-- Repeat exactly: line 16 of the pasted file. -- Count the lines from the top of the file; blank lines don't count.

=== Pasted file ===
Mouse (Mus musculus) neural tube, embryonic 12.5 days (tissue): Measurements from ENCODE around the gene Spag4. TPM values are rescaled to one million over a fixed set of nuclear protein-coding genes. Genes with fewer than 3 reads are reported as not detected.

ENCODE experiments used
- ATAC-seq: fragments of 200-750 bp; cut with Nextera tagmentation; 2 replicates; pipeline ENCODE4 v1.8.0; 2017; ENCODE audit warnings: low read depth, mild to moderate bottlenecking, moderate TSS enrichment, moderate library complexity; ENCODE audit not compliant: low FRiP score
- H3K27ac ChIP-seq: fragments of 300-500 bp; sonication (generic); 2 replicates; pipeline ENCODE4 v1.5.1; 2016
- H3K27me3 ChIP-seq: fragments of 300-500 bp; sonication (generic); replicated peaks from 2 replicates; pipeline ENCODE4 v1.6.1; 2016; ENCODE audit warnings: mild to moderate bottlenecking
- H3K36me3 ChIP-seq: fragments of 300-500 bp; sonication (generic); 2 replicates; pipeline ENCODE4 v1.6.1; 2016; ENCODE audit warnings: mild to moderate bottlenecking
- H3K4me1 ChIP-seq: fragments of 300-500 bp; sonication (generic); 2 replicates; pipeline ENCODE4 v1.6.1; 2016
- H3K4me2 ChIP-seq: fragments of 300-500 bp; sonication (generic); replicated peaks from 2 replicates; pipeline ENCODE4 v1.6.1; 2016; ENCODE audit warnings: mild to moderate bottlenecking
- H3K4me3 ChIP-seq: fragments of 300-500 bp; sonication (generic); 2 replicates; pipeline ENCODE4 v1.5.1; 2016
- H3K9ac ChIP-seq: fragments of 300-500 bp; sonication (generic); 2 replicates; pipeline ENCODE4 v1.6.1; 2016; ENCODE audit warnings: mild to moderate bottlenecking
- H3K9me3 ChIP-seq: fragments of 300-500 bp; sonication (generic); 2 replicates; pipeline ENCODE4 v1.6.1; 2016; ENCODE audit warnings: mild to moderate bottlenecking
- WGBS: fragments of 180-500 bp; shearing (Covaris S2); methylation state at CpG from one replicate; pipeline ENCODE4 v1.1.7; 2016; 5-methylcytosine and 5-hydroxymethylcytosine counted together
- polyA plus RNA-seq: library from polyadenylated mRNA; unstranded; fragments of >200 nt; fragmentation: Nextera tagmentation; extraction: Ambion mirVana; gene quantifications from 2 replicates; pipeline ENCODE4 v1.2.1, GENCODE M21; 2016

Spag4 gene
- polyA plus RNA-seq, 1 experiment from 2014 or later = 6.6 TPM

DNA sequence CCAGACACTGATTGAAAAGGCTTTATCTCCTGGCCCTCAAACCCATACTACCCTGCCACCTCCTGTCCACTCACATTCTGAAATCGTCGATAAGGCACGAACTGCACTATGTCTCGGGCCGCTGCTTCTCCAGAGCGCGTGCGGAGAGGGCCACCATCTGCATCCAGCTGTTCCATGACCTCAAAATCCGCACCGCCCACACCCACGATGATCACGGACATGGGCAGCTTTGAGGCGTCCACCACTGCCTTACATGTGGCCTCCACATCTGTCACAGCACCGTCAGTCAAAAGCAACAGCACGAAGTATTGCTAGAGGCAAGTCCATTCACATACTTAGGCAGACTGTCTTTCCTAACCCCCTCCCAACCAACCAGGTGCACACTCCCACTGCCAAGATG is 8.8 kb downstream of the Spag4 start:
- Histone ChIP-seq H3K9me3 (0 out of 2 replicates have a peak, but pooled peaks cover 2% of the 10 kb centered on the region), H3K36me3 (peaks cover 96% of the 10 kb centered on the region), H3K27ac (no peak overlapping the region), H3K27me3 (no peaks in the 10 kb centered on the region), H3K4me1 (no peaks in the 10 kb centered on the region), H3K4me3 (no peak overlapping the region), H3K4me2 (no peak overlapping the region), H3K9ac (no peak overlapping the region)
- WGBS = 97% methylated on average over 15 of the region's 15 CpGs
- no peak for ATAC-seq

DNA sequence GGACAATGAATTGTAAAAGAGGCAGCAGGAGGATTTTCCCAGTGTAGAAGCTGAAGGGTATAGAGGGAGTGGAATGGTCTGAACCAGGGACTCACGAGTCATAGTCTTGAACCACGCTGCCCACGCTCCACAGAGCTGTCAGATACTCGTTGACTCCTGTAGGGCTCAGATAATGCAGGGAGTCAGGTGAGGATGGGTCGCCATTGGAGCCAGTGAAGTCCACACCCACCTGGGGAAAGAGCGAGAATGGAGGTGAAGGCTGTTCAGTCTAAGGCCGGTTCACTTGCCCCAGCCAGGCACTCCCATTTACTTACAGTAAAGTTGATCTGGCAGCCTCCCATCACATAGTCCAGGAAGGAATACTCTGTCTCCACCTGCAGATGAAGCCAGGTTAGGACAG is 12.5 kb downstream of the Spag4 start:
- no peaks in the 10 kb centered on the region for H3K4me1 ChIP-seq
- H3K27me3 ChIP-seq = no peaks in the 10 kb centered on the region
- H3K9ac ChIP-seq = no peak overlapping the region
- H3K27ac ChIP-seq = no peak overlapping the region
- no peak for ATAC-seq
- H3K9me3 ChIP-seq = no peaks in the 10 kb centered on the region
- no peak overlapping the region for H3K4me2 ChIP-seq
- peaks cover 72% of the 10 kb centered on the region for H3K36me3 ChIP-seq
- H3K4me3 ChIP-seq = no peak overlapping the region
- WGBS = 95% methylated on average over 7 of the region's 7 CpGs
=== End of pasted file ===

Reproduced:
DNA sequence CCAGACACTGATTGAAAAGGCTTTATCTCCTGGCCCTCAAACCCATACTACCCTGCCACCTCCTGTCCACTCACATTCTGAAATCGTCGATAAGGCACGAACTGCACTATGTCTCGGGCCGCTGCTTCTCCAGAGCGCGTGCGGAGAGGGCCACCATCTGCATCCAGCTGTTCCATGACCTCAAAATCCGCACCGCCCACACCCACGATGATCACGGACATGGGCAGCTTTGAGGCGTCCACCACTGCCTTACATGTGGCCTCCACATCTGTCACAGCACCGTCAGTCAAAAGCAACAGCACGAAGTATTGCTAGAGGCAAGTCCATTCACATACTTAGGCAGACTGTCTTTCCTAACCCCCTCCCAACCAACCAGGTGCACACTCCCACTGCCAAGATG is 8.8 kb downstream of the Spag4 start: